Living With Lumia: Day 2, The Story of Apps

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Living-with-lumia-day-2-the-story-of-apps-ea723aff37For 10 days, Senior Tech Analyst and Mashable’s resident Apple fangirl Christina Warren will trade-in her iPhone 5 for a Lumia 920 running Windows Phone 8.

On my second full day with the Lumia 920 and Windows Phone 8, it’s time to start talking about two of the most important parts of a smartphone: the web browser and the app catalog.

Windows Phone 8 uses a version of Internet Explorer 10 that is remarkably similar to its desktop counterpart. There are some differences in plugin support and the HTML5 stuff isn’t as robust on mobile (yet), but the engines themselves are now nearly the same.

This is a good thing because it means that the platform has a first-class web browser on board. Websites that are coded according to common standards load well and perform as expected. Note, I said websites that are coded correctly.

What I’m finding with Windows Phone 8 on the Lumia 920 is that a lot of sites — even big name sites — code mobile versions for WebKit and WebKit only. This is usually fine, but when developers introduce JavaScript into the mix that is set to render only within WebKit, you wind up with stuff that is difficult or impossible to load.

The workaround here is to view websites in desktop mode — and for most problematic sites, this is a solid alternative. Still, I ran into JavaScript issues on certain sites, especially when it came to formatting a responsive design for a certain screen. The high resolution on the Lumia 920 can again wreak havoc here for developers that take shortcuts.

I implore web developers: Recognize that developing for mobile ≠ developing for WebKit. I love WebKit too, but relying on only one rendering engine for your mobile views is the exact sort of behavior that forced IE 6 on us all, back in the early 2000s.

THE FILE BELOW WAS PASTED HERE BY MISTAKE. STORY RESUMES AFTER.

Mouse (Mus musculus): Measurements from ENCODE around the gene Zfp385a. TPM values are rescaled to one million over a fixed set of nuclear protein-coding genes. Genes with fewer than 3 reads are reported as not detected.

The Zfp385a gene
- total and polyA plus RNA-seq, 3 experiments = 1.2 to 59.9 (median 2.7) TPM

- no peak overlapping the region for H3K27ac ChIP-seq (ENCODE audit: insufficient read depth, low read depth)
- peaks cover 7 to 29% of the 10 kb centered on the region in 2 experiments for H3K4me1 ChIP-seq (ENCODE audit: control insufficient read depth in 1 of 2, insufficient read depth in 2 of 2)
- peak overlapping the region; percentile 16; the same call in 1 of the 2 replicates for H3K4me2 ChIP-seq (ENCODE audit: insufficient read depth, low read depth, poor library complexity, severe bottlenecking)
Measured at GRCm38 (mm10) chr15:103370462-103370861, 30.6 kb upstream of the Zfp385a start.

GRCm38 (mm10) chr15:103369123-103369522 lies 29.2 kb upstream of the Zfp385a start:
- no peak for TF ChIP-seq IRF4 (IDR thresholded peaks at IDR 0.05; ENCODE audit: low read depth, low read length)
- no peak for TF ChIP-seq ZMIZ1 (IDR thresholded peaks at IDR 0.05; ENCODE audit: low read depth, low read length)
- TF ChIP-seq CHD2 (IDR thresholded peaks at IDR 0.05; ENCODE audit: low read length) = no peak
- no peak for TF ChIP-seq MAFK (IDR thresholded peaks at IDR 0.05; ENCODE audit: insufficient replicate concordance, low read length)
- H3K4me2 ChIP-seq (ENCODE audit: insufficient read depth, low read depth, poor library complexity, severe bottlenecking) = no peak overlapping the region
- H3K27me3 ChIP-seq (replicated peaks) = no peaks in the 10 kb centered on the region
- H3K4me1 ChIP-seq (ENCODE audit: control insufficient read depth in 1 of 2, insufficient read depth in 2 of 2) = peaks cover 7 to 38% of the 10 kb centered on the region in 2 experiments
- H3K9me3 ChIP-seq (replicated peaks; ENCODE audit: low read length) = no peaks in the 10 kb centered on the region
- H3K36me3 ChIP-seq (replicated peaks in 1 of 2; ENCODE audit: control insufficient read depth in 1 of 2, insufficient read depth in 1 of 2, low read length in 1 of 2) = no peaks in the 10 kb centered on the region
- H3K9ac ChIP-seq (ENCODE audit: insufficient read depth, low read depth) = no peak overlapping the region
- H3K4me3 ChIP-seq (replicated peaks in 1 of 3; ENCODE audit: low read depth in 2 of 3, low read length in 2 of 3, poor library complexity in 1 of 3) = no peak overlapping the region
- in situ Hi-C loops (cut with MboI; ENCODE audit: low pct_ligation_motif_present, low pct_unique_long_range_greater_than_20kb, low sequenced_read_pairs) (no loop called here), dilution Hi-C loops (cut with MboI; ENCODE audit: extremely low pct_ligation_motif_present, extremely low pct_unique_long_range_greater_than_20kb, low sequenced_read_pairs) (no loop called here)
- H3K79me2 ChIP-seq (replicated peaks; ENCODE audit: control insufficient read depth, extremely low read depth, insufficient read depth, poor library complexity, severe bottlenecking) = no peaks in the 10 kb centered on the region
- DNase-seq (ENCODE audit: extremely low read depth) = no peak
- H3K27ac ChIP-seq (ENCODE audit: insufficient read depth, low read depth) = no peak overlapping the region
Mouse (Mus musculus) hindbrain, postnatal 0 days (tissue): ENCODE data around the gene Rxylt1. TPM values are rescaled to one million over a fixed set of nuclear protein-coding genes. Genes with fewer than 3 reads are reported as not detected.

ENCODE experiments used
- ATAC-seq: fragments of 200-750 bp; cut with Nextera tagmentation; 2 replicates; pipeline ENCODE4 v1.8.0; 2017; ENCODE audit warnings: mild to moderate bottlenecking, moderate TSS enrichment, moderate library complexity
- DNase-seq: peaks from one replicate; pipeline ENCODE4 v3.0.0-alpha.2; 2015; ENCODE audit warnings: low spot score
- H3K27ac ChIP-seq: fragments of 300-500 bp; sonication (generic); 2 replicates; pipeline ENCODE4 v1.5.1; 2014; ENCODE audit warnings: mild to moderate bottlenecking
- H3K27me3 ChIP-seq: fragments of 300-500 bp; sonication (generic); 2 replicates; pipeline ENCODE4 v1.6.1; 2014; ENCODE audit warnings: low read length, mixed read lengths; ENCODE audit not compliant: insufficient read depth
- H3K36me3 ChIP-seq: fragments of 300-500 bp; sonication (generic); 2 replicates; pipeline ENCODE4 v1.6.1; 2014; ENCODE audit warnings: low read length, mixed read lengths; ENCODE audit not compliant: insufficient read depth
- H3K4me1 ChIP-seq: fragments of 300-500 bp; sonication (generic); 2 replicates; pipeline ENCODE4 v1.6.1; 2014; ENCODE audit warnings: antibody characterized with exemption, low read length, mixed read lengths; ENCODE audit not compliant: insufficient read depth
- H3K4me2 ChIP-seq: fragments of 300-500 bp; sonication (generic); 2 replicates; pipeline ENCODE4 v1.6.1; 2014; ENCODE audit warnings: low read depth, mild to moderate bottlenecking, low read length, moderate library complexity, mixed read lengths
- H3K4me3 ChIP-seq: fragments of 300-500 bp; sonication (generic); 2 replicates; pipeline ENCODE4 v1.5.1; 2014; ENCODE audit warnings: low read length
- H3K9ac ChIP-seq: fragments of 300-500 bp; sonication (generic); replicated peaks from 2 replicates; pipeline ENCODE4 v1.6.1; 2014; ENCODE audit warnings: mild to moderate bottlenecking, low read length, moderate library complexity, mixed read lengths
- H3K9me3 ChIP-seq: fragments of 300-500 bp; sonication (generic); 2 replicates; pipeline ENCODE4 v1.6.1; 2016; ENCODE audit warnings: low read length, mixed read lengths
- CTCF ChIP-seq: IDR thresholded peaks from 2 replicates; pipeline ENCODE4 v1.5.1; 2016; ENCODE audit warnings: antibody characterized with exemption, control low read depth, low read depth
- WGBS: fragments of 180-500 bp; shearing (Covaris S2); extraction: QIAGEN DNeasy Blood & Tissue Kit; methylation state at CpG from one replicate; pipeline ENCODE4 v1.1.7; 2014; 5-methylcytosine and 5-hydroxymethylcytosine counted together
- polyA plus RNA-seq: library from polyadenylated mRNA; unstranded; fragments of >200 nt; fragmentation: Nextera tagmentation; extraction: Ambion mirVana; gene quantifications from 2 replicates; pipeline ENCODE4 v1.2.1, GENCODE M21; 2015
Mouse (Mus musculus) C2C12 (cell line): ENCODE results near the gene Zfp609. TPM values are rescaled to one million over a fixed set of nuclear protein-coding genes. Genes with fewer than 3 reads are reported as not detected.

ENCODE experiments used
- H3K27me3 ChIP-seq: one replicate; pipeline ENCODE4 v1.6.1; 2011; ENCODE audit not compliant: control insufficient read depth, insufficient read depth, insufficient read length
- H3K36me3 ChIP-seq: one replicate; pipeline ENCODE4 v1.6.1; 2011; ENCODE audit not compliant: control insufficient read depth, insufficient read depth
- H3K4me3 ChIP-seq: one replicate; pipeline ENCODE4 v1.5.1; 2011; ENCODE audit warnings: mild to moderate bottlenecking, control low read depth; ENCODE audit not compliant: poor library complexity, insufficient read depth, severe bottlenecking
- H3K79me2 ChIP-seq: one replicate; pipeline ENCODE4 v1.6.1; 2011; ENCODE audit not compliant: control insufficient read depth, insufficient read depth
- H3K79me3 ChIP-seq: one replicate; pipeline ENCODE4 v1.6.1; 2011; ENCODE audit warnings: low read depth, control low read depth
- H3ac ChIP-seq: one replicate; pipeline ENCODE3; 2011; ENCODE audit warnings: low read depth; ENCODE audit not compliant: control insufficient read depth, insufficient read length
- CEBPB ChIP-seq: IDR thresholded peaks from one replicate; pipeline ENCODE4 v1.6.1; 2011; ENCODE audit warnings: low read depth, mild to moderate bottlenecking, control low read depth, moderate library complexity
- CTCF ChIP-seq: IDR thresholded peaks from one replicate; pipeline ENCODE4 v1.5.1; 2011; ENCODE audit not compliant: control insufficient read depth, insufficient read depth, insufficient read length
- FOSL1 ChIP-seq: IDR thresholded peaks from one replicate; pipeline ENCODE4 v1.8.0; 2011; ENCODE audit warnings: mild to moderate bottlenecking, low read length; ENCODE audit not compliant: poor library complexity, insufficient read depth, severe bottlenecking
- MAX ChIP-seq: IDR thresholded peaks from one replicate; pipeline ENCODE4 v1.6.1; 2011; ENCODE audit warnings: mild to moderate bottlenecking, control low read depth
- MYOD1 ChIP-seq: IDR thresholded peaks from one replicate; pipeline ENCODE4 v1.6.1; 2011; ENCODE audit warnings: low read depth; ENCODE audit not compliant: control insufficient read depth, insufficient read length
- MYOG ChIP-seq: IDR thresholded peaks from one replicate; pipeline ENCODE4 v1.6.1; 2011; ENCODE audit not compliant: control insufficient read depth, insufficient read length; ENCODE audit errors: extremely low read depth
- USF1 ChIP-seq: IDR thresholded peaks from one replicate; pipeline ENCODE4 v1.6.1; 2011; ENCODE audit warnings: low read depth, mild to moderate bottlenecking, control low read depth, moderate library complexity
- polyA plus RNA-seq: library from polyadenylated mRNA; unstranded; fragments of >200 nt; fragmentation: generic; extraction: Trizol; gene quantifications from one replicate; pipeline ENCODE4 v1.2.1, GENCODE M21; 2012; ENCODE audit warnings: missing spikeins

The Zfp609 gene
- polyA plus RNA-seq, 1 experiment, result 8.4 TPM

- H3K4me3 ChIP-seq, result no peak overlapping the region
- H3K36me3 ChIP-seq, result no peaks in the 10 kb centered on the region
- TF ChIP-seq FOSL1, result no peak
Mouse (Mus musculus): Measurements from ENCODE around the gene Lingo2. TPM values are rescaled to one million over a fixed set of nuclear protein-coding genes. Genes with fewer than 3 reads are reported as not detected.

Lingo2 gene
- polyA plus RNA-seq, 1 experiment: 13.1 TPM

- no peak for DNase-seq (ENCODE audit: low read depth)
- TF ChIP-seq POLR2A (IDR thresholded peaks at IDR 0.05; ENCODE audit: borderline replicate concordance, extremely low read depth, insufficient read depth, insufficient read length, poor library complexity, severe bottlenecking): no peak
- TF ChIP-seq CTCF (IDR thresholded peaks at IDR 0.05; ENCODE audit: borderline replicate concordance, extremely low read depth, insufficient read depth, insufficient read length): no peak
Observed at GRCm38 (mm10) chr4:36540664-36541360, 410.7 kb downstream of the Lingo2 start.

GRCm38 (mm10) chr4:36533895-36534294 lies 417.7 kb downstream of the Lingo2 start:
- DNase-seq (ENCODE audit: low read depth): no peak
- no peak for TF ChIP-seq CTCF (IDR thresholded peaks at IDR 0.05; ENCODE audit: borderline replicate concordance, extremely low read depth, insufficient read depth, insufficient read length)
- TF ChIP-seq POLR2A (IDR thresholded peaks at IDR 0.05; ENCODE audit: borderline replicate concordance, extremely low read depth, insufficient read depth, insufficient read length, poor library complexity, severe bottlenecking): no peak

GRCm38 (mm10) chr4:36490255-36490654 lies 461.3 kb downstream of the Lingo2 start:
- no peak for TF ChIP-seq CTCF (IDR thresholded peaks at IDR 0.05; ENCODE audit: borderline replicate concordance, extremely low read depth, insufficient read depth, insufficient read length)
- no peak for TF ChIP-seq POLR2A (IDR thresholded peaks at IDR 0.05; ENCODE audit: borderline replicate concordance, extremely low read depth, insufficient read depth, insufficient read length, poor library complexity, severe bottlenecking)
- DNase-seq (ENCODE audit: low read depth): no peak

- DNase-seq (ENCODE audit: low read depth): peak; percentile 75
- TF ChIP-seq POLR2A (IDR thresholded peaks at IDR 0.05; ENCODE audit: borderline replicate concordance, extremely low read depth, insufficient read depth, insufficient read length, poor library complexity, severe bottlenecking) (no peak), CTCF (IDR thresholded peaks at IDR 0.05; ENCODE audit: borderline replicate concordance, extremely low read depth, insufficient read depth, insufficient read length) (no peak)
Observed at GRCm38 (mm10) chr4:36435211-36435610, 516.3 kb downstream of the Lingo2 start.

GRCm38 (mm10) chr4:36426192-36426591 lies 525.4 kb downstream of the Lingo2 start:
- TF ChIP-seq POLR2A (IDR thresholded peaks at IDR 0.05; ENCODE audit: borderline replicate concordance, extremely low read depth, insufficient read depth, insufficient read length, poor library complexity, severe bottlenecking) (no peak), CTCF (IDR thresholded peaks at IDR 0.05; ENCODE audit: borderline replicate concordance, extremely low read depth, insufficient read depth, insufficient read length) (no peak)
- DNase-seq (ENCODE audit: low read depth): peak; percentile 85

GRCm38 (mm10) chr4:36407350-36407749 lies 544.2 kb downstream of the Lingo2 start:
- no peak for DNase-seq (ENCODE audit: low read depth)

The App Story

Yesterday, I touched a little bit on the app experience and the Windows Marketplace. While I still contend that discoverability is really poor on the platform (and considering that none of the major platforms do discoverability correctly, this is saying something), I’ve also been happy to find out that the app story is getting better all the time.

What’s more, one of the best parts of Windows Phone is the ability to try apps before you buy them. Almost every app has a “Try” option that will let you install either a full-featured version that works for a limited time (say an hour for five articles if it’s a reader), or with a subset of features. This is great because it really gives users a chance to try something out before plunking down money.

And while I still can’t find a Twitter client that scratches all my itches (right now, Rowi is winning out; I just wish it had streaming API support), I’m impressed with some of the other social apps on the platform. BaconIt is a great Reddit client; 4th and Mayor is a great Foursquare client that bests the official app; and Blueprints is a Tumblr app after my own heart.

I’m not over the lack of access to Instagram, but I’ve been able to find a substitute for almost everything else.

You can follow me on Twitter to continue to watch my “Living With Lumia” experience unfold, and feel free to comment on this post with your own thoughts or questions. On Thursday, we’ll have a Google+ Hangout where I’ll be discussing the experiment with readers.

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